"One is what one does"

from pragmatic to performative disclosure of the who

Ondřej Švec

pp. 209-227

After taking into consideration the most relevant criticisms questioning the capacity of the thinking “I” to grasp itself in a transparent and undistorting way, I will ask what remains of first-person authority with regard to one’s own identity. I argue that first-person authority is not to be abandoned, but rather reformulated in terms of public commitments that nobody else can take up in my place. After recovering the original meaning of Heidegger’s claim “one is what one does,” I turn to Arendt’s performative disclosure of the “who” through political initiative and suggest reading the requirement of public exposure as a model allowing for a better understanding of self-identification. In order to discern more clearly the shape of this new paradigm of self-identification, I draw on Ricoeur’s notion of self-attestation, Crowell’s analysis of our “being-answerable” and Larmore’s account of avowals in which we give ourselves a publicly binding shape. In synthetizing and prolonging the considerations of the abovementioned authors about the performative disclosure of the self, I demonstrate that one’s identity—in the sense of ipseity—is both constituted and manifested by the commitments that the self endorses and for which it is held accountable in front of others.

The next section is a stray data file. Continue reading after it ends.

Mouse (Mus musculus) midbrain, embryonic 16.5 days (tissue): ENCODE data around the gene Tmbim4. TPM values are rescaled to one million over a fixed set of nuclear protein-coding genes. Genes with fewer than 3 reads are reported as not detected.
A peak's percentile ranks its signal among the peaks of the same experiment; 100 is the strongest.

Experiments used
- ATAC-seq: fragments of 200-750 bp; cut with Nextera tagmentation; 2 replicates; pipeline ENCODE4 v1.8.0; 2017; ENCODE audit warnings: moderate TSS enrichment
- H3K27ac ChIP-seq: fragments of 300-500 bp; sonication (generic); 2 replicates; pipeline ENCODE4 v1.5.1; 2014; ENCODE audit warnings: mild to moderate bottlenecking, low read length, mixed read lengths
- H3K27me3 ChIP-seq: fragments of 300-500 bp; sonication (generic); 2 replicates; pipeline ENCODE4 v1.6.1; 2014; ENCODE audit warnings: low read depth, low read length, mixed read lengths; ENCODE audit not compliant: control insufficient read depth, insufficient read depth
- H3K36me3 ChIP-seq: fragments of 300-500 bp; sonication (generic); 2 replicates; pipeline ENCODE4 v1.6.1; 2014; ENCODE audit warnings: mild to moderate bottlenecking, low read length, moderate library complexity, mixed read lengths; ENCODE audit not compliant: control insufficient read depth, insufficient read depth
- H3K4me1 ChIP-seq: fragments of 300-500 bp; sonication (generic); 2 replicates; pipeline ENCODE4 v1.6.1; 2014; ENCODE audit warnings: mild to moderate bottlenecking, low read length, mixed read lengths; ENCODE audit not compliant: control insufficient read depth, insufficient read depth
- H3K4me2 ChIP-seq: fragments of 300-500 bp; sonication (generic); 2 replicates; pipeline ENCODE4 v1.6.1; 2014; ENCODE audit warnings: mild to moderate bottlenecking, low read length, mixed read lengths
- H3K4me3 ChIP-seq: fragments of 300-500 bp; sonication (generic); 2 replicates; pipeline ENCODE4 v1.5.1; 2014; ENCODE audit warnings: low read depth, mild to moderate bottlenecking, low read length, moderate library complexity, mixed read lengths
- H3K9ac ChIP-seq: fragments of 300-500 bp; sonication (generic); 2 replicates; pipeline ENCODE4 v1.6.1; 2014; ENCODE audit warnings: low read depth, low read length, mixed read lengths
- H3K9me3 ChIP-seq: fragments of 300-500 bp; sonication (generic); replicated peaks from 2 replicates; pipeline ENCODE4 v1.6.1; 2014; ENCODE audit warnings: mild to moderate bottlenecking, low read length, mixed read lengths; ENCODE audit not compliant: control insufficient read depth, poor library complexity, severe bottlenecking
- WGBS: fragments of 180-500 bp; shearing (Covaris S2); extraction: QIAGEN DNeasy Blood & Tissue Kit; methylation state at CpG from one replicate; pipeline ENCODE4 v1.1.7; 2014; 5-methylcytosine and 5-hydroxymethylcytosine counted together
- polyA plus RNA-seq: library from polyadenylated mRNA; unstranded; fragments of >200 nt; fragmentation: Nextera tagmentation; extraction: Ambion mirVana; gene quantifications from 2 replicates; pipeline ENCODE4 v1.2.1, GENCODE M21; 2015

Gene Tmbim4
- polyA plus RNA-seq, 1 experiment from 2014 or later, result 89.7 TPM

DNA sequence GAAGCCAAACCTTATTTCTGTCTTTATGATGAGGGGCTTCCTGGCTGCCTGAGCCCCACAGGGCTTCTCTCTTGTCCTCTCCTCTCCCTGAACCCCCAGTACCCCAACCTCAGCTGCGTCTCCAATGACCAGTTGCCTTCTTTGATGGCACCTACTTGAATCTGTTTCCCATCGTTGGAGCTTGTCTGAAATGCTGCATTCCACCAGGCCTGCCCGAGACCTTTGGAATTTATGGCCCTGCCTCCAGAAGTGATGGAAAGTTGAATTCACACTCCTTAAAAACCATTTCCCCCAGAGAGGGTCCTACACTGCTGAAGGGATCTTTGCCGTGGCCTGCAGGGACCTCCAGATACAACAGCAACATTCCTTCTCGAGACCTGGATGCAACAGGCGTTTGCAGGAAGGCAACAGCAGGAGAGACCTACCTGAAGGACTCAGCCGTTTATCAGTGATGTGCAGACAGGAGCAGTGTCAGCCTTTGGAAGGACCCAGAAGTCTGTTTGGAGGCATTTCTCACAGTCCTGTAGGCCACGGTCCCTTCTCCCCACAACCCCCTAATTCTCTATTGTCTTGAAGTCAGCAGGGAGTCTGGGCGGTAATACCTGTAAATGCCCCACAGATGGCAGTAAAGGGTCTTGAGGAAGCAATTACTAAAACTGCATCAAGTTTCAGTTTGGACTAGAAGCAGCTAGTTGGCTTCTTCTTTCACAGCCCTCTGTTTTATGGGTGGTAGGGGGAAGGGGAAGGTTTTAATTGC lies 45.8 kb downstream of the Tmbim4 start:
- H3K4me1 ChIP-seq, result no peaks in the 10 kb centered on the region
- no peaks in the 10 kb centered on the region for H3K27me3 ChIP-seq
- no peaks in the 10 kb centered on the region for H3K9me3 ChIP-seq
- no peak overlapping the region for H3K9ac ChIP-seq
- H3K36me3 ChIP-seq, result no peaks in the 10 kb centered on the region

Publication details

DOI: 10.1007/s11007-020-09499-5

Full citation:

Švec, O. (2020). "One is what one does": from pragmatic to performative disclosure of the who. Continental Philosophy Review 53 (2), pp. 209-227.

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